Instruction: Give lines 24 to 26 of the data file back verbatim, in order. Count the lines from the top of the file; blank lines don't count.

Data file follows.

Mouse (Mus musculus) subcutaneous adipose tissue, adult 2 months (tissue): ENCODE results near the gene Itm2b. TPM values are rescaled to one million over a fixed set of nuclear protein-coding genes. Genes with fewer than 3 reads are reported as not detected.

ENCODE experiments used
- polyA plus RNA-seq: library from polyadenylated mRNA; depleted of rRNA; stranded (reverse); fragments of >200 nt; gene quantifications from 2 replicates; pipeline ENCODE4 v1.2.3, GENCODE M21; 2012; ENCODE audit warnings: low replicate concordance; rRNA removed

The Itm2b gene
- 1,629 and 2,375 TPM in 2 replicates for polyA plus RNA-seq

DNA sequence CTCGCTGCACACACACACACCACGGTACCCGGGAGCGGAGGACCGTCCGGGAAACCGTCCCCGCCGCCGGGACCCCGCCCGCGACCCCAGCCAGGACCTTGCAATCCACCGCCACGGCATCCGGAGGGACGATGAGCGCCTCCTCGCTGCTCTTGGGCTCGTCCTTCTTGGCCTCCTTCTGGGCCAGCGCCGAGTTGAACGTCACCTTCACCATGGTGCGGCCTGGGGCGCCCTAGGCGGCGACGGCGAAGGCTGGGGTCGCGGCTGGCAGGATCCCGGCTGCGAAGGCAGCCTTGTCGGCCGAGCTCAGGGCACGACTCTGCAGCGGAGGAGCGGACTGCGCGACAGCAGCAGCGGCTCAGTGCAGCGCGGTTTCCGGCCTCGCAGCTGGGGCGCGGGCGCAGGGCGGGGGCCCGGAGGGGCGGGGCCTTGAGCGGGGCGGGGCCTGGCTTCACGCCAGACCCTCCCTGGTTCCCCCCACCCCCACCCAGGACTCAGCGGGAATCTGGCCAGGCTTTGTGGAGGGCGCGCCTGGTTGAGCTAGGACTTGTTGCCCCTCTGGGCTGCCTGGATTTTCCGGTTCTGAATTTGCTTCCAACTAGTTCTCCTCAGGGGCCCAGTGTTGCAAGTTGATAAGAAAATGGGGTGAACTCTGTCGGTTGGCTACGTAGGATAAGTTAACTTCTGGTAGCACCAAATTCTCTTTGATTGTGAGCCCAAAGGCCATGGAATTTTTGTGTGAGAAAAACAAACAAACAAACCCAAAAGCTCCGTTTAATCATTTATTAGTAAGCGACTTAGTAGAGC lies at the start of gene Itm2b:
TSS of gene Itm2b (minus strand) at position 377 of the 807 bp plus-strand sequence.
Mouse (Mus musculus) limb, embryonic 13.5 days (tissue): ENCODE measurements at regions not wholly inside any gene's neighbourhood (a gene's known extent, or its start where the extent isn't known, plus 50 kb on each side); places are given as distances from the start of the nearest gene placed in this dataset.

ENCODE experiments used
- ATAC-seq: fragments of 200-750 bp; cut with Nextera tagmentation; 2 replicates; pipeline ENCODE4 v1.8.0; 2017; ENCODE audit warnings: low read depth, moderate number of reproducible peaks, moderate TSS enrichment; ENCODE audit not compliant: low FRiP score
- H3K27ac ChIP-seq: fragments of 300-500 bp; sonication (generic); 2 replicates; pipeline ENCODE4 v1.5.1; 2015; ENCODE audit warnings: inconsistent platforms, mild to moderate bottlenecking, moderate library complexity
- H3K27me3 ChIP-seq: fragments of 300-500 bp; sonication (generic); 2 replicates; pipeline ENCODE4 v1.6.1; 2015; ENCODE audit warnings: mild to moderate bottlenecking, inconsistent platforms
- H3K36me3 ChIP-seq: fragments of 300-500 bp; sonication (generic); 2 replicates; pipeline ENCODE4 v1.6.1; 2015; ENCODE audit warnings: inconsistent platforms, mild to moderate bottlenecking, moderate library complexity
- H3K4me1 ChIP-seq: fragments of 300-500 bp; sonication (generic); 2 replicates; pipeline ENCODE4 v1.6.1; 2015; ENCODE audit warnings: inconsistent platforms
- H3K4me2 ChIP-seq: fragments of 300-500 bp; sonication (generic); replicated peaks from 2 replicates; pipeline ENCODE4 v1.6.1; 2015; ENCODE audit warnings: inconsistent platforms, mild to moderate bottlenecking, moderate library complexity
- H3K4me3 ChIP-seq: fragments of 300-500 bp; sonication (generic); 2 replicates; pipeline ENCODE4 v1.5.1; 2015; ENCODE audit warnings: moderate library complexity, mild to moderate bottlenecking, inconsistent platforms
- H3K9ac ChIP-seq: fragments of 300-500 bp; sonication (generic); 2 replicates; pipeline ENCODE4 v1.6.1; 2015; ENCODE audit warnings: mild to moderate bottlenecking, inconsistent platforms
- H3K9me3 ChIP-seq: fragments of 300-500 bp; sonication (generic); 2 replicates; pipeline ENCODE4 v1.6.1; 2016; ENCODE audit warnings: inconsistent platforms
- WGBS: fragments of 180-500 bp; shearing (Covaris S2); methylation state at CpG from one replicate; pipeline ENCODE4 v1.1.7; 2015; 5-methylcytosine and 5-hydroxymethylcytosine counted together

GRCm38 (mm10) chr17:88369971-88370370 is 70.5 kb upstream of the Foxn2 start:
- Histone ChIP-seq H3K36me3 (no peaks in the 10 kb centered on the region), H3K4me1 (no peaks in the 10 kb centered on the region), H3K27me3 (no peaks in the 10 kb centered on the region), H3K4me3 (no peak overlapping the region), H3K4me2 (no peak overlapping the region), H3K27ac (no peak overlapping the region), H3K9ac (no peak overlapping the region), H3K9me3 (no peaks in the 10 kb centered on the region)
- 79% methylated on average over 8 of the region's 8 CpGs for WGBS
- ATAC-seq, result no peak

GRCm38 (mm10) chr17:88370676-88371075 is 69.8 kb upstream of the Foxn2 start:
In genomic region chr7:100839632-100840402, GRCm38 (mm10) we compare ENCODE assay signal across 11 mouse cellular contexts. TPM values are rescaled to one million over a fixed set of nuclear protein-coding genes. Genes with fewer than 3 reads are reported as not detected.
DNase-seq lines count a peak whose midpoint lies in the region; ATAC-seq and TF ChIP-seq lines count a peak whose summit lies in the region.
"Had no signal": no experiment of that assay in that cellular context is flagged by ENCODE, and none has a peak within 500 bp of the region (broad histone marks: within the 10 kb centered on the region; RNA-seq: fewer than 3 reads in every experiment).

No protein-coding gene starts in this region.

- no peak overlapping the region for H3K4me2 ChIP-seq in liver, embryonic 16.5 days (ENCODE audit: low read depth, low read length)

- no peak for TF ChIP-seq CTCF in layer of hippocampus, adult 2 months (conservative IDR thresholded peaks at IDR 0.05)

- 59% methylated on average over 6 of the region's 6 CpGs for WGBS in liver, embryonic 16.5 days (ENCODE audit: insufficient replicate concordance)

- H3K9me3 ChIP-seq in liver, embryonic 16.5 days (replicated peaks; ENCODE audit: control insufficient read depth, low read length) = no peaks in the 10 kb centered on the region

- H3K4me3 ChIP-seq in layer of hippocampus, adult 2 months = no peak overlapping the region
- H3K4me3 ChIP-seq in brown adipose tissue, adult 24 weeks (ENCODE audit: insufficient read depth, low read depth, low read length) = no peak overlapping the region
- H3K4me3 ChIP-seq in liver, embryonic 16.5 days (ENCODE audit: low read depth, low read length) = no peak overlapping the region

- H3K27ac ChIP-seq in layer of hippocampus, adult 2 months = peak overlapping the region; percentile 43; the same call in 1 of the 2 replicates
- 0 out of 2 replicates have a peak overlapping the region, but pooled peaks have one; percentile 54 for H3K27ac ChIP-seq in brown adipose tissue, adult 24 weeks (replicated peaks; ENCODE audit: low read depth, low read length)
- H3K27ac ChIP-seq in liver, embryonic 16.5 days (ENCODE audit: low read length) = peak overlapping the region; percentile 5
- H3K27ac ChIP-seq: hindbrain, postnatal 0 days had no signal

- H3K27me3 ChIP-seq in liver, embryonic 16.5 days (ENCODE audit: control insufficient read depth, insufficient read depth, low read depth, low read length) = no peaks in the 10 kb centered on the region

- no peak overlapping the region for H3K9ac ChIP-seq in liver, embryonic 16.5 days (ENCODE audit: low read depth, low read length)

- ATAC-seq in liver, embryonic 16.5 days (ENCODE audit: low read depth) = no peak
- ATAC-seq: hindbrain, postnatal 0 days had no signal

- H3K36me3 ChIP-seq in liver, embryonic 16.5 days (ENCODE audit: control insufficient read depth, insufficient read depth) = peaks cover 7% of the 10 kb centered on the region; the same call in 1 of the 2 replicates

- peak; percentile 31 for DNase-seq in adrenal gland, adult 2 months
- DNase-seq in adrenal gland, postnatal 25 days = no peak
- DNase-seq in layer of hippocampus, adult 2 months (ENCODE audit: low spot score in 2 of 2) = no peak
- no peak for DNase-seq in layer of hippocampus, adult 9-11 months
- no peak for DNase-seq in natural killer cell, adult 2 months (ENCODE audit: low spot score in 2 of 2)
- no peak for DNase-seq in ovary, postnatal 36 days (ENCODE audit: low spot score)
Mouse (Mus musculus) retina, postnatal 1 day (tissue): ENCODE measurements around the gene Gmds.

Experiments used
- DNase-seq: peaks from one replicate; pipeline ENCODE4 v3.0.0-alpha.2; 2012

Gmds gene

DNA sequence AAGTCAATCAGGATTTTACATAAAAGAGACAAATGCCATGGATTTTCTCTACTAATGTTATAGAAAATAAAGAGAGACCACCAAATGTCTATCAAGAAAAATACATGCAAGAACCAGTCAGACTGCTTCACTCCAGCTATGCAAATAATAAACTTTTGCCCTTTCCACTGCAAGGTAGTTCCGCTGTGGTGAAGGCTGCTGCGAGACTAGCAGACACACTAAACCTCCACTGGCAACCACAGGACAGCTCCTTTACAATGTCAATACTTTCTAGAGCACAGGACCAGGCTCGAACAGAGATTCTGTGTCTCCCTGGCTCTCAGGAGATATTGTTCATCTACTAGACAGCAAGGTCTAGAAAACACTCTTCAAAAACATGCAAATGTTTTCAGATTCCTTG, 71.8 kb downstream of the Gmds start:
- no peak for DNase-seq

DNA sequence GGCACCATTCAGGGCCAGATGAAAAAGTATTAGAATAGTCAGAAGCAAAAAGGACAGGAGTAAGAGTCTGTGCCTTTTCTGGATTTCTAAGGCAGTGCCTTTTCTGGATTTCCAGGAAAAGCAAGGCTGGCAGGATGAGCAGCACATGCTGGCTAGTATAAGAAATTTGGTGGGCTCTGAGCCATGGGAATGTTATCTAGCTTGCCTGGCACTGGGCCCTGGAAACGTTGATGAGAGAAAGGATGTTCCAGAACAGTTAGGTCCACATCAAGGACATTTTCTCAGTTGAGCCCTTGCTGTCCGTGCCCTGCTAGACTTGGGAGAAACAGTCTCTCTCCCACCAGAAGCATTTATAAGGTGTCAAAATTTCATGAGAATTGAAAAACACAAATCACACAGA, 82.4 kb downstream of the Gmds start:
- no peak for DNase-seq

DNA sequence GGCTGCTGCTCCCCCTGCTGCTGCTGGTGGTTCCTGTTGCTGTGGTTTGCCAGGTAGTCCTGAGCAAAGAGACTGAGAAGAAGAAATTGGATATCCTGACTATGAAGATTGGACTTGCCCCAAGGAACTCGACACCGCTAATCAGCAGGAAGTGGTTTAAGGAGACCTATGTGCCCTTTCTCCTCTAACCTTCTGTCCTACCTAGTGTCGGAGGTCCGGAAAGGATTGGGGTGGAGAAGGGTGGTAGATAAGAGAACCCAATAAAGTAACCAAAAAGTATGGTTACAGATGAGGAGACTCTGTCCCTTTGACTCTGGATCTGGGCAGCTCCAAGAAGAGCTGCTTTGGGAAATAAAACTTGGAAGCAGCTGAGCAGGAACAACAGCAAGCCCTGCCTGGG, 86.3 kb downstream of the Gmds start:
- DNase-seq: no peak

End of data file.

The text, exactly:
GRCm38 (mm10) chr17:88370676-88371075 is 69.8 kb upstream of the Foxn2 start:
In genomic region chr7:100839632-100840402, GRCm38 (mm10) we compare ENCODE assay signal across 11 mouse cellular contexts. TPM values are rescaled to one million over a fixed set of nuclear protein-coding genes. Genes with fewer than 3 reads are reported as not detected.
DNase-seq lines count a peak whose midpoint lies in the region; ATAC-seq and TF ChIP-seq lines count a peak whose summit lies in the region.